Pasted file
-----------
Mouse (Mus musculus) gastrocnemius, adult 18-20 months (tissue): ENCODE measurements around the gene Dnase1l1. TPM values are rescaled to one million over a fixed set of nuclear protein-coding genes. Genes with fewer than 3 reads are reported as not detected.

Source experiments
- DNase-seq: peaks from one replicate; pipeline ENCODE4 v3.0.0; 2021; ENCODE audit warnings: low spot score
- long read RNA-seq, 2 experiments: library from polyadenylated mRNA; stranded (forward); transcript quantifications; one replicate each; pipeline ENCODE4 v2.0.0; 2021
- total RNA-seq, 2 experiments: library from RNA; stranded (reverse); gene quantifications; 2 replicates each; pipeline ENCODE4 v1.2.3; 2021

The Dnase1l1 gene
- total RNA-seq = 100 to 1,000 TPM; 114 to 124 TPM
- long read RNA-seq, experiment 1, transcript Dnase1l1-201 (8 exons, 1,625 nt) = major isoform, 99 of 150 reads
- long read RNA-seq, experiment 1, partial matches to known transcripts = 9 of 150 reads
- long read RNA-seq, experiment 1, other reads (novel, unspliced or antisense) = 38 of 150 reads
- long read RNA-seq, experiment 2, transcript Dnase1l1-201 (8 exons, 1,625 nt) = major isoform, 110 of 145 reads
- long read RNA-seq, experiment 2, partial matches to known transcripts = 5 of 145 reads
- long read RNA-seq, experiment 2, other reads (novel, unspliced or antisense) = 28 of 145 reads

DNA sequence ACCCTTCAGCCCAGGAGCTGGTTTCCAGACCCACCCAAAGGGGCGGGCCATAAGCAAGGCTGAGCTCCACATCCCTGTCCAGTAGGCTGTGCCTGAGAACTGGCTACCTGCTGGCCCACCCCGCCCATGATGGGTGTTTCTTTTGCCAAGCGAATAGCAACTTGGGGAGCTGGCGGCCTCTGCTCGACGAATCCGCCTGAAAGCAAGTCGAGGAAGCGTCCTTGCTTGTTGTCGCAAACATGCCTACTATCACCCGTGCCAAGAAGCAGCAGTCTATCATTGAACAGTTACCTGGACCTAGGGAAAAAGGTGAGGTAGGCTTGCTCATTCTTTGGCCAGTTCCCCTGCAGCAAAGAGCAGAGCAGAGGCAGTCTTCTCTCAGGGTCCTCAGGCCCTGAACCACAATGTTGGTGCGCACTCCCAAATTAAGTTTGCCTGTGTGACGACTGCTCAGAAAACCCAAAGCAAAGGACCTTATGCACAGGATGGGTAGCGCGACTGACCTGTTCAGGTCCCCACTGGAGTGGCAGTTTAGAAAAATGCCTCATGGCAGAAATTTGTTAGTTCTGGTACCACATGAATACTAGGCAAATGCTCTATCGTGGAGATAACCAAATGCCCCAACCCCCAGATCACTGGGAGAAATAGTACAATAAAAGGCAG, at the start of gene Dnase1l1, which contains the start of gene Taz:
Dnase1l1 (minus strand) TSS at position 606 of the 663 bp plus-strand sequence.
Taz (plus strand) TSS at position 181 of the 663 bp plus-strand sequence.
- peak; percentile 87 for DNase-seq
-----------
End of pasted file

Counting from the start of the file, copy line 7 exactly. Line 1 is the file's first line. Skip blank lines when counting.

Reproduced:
- total RNA-seq = 100 to 1,000 TPM; 114 to 124 TPM